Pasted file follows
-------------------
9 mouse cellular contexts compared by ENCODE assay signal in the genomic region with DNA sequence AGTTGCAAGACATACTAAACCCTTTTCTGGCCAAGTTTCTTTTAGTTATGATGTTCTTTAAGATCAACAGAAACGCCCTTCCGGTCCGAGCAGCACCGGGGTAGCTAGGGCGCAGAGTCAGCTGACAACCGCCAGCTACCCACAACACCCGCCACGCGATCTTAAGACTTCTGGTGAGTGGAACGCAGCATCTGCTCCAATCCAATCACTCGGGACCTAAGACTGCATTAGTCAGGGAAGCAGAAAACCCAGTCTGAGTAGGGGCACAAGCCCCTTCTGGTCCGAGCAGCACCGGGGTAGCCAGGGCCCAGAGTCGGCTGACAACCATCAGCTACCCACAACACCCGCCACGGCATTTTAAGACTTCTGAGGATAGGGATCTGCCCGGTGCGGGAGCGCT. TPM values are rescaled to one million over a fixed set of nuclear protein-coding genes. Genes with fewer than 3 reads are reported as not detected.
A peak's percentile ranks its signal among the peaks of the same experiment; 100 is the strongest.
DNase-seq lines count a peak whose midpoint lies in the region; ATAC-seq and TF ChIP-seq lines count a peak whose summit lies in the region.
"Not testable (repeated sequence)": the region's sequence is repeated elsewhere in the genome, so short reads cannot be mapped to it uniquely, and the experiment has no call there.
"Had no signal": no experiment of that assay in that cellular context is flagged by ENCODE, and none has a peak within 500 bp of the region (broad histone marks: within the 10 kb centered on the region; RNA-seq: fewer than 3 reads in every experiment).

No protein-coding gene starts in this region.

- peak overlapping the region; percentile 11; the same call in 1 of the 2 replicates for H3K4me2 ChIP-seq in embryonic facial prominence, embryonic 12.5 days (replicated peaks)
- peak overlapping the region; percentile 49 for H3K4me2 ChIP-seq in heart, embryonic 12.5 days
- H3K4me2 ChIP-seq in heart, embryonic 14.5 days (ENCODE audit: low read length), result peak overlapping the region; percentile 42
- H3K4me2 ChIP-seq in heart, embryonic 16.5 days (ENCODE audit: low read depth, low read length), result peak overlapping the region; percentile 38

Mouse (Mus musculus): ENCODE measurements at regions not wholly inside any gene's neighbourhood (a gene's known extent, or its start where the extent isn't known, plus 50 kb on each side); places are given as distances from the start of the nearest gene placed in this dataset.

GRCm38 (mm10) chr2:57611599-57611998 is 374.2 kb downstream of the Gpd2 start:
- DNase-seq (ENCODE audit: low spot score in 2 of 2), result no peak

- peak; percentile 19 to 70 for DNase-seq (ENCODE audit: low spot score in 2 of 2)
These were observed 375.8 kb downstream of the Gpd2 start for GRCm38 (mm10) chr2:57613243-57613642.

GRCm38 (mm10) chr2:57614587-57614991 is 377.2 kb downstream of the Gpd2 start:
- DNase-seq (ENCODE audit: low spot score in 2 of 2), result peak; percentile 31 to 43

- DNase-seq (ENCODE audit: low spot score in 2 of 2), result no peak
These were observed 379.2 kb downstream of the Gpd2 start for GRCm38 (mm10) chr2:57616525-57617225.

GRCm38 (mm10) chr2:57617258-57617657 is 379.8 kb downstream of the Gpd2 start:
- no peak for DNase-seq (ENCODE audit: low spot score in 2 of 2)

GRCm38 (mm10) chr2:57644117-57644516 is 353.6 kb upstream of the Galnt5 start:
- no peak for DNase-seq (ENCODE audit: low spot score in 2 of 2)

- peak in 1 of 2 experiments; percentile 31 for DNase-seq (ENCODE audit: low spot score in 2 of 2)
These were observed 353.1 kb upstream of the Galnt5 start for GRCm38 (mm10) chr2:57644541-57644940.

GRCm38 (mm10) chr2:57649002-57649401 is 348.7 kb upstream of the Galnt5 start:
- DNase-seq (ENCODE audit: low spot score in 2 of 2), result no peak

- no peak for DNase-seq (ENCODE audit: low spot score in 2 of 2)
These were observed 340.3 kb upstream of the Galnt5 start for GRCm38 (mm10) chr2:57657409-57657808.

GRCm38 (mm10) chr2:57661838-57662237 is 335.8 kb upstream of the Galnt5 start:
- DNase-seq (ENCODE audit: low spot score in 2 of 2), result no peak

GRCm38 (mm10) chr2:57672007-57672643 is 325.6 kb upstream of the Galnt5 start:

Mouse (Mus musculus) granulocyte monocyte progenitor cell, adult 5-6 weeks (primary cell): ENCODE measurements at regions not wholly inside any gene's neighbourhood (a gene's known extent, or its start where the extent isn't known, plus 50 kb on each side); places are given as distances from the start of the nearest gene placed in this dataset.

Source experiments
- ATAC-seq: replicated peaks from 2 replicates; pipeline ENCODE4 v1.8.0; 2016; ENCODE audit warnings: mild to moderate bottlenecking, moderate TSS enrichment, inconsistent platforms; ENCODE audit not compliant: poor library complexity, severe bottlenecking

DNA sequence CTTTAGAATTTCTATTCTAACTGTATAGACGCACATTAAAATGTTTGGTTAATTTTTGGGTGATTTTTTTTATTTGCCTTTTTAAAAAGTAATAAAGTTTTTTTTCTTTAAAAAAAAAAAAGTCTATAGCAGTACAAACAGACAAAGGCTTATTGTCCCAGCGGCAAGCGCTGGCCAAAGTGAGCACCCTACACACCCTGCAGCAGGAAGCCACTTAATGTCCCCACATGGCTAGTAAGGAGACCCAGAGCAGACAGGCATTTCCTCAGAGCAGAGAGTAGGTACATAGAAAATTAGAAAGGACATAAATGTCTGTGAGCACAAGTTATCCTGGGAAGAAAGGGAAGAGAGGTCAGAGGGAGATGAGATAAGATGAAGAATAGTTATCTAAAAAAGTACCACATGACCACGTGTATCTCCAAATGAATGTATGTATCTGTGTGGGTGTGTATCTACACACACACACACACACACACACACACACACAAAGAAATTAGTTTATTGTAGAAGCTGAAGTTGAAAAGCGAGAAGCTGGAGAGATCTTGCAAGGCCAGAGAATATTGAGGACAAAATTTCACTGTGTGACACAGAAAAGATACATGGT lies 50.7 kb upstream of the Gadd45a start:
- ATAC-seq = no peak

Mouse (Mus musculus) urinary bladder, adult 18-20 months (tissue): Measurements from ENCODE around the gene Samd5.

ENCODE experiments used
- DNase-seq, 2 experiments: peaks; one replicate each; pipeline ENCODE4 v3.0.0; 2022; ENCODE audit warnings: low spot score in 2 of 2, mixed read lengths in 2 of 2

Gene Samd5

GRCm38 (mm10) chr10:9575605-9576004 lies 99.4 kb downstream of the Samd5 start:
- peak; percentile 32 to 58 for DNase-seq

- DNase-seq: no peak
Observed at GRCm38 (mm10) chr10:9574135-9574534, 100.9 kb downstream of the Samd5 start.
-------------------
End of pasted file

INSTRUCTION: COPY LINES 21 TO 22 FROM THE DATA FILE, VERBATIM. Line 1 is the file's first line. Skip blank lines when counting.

- no peak for DNase-seq (ENCODE audit: low spot score in 2 of 2)

GRCm38 (mm10) chr2:57644117-57644516 is 353.6 kb upstream of the Galnt5 start: